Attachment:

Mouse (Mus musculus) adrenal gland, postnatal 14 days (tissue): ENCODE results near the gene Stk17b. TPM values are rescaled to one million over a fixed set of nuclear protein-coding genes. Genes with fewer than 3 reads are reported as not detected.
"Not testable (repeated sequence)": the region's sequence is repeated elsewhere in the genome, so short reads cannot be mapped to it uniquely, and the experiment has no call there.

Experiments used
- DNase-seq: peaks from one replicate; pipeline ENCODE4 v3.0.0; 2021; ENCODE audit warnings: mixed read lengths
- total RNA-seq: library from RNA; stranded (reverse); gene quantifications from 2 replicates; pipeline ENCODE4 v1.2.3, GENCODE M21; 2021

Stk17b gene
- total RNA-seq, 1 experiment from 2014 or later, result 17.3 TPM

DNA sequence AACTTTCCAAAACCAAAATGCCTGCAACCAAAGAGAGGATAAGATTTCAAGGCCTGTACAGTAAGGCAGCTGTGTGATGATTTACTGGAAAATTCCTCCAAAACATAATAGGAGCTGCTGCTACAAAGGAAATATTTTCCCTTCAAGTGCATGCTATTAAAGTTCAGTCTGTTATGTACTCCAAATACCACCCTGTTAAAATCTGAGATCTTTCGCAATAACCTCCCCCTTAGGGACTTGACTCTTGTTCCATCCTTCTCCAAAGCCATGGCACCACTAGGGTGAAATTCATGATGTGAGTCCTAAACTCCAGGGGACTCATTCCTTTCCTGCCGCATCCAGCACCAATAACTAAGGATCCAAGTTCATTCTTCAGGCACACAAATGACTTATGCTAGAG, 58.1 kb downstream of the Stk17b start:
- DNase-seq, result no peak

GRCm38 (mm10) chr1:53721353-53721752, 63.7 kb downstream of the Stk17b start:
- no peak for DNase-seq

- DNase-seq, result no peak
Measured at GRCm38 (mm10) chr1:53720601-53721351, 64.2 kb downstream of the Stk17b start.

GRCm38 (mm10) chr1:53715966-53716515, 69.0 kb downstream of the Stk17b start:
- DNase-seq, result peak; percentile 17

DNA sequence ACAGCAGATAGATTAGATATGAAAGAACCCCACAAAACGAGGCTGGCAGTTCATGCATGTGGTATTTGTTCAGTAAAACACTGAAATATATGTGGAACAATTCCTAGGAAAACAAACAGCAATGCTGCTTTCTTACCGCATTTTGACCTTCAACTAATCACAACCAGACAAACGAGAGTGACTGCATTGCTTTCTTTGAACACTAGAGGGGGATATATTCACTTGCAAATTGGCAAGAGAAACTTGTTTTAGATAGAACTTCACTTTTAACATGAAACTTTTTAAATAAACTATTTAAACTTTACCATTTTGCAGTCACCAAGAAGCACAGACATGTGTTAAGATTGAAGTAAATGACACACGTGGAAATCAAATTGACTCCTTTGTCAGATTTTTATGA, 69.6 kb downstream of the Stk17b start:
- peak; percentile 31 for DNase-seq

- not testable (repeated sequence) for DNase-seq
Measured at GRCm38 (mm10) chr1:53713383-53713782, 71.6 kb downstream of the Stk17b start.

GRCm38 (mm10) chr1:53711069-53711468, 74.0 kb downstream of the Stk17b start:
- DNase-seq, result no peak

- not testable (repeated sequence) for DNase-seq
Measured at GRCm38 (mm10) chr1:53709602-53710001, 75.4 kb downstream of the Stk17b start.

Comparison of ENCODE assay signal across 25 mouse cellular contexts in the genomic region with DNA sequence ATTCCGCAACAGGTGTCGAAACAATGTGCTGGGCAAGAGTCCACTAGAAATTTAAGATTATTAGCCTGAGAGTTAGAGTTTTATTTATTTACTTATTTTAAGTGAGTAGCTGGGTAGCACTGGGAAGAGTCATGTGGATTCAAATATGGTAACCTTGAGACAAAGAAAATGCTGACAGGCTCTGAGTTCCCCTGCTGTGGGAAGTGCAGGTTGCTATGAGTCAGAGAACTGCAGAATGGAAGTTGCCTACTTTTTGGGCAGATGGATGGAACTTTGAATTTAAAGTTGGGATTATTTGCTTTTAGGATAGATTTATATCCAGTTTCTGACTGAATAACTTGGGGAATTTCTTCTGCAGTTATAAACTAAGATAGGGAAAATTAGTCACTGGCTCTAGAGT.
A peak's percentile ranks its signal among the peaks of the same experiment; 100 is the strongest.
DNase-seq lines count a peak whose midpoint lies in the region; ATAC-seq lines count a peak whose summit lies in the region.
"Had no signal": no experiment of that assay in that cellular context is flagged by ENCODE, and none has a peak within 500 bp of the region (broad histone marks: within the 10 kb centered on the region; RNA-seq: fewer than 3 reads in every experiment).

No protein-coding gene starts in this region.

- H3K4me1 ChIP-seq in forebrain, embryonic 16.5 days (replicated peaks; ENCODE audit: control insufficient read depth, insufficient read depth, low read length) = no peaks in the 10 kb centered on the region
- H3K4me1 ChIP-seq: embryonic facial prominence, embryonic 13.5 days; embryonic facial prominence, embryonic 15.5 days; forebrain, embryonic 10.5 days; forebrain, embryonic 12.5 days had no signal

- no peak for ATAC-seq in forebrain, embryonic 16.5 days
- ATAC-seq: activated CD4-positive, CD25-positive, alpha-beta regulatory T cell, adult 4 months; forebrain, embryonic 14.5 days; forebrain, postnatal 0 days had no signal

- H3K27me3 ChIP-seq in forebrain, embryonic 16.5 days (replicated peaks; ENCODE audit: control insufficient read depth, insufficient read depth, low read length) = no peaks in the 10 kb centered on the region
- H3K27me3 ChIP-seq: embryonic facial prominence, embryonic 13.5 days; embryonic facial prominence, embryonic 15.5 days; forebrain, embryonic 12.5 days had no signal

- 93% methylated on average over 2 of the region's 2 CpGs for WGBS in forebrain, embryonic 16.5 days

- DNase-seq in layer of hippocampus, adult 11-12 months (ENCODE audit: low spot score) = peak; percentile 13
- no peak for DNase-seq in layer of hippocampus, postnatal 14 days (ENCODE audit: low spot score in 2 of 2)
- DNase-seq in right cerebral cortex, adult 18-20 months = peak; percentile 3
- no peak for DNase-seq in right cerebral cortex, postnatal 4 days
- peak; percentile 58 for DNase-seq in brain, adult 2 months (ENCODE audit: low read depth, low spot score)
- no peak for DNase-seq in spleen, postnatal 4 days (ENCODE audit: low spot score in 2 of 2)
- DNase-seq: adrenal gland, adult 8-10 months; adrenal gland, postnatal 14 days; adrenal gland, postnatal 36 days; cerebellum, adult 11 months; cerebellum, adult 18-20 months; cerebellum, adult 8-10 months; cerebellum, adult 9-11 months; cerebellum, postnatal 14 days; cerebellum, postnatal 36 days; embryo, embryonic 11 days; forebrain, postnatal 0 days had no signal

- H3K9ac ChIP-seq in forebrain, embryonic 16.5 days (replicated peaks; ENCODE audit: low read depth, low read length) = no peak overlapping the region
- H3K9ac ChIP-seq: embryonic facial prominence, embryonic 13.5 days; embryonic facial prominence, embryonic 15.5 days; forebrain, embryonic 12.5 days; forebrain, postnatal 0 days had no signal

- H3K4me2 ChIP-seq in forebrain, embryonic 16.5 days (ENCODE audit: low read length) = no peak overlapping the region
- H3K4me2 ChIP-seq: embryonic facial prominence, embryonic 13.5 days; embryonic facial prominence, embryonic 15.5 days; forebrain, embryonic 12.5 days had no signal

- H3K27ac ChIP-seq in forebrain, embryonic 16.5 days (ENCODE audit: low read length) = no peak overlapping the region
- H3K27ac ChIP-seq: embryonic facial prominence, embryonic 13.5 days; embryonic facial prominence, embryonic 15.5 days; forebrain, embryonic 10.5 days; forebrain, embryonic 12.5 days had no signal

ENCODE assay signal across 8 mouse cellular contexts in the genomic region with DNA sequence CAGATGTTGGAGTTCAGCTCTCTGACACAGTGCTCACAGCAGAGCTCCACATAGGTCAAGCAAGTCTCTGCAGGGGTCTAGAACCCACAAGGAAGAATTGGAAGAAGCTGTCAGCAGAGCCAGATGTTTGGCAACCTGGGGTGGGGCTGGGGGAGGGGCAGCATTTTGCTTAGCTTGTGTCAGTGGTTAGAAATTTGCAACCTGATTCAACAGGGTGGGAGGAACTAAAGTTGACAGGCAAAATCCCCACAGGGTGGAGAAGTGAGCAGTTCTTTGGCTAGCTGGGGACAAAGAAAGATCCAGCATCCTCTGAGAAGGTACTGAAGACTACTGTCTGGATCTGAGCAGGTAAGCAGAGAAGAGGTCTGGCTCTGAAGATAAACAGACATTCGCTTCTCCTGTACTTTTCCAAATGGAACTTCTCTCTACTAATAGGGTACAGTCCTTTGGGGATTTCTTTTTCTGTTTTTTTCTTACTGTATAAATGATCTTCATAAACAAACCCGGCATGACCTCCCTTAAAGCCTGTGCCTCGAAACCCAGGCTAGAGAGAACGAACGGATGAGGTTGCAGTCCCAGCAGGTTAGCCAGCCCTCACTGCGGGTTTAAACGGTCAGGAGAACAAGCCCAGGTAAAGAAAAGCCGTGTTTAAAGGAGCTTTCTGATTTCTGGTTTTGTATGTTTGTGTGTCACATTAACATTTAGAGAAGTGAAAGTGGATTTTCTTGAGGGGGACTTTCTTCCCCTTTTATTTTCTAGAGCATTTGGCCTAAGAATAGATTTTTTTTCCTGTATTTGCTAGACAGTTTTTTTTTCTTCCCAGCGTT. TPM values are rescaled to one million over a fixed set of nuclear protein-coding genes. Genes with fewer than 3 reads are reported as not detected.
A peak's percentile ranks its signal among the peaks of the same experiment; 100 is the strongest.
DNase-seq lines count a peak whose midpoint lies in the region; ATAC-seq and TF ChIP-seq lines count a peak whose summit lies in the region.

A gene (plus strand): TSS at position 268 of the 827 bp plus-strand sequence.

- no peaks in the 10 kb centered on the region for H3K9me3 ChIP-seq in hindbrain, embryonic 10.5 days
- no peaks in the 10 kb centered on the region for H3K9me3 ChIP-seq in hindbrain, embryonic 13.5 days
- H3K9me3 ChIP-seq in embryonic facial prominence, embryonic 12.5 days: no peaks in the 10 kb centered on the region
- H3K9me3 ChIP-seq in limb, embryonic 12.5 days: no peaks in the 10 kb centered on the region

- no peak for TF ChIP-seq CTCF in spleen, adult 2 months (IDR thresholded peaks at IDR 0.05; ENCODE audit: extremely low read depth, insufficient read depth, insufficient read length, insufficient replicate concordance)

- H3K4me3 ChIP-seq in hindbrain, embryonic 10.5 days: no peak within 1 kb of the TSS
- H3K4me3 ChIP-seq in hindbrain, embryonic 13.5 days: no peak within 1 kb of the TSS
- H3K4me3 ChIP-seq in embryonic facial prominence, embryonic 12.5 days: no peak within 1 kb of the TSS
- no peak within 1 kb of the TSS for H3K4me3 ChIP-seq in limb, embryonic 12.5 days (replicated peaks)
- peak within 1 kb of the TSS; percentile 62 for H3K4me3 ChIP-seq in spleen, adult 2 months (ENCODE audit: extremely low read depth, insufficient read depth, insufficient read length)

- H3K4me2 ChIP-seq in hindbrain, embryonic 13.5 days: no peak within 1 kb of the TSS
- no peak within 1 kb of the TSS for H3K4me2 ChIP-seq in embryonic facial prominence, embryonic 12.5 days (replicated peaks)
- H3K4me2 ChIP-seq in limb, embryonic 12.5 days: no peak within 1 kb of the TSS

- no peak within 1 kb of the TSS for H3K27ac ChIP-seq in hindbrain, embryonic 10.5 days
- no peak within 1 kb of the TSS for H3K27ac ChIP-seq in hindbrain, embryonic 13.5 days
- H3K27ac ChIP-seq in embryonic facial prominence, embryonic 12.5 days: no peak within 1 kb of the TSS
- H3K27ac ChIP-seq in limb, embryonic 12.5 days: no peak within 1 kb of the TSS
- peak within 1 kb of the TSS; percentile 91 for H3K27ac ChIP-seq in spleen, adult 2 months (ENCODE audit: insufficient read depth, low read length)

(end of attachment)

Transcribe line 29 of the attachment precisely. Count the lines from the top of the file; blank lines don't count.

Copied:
- H3K4me1 ChIP-seq in forebrain, embryonic 16.5 days (replicated peaks; ENCODE audit: control insufficient read depth, insufficient read depth, low read length) = no peaks in the 10 kb centered on the region